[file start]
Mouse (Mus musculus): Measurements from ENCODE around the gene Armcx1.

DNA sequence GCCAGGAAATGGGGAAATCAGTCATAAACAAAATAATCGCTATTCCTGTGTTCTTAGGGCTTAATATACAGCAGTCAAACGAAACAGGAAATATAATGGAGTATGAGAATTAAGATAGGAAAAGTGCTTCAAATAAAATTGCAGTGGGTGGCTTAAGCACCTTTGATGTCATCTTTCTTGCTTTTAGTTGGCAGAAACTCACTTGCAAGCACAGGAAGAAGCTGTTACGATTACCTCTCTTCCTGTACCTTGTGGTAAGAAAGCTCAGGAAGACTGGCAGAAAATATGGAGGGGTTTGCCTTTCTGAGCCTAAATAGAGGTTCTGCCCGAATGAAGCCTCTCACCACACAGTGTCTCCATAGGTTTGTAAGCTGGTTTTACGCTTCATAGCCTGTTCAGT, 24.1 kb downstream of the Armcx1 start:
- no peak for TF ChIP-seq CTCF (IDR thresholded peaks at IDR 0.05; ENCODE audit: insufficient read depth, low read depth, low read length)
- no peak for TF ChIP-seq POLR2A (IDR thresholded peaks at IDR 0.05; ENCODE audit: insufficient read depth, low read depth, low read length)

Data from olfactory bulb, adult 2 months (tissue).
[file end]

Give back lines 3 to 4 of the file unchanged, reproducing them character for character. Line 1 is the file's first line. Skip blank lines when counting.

- no peak for TF ChIP-seq CTCF (IDR thresholded peaks at IDR 0.05; ENCODE audit: insufficient read depth, low read depth, low read length)
- no peak for TF ChIP-seq POLR2A (IDR thresholded peaks at IDR 0.05; ENCODE audit: insufficient read depth, low read depth, low read length)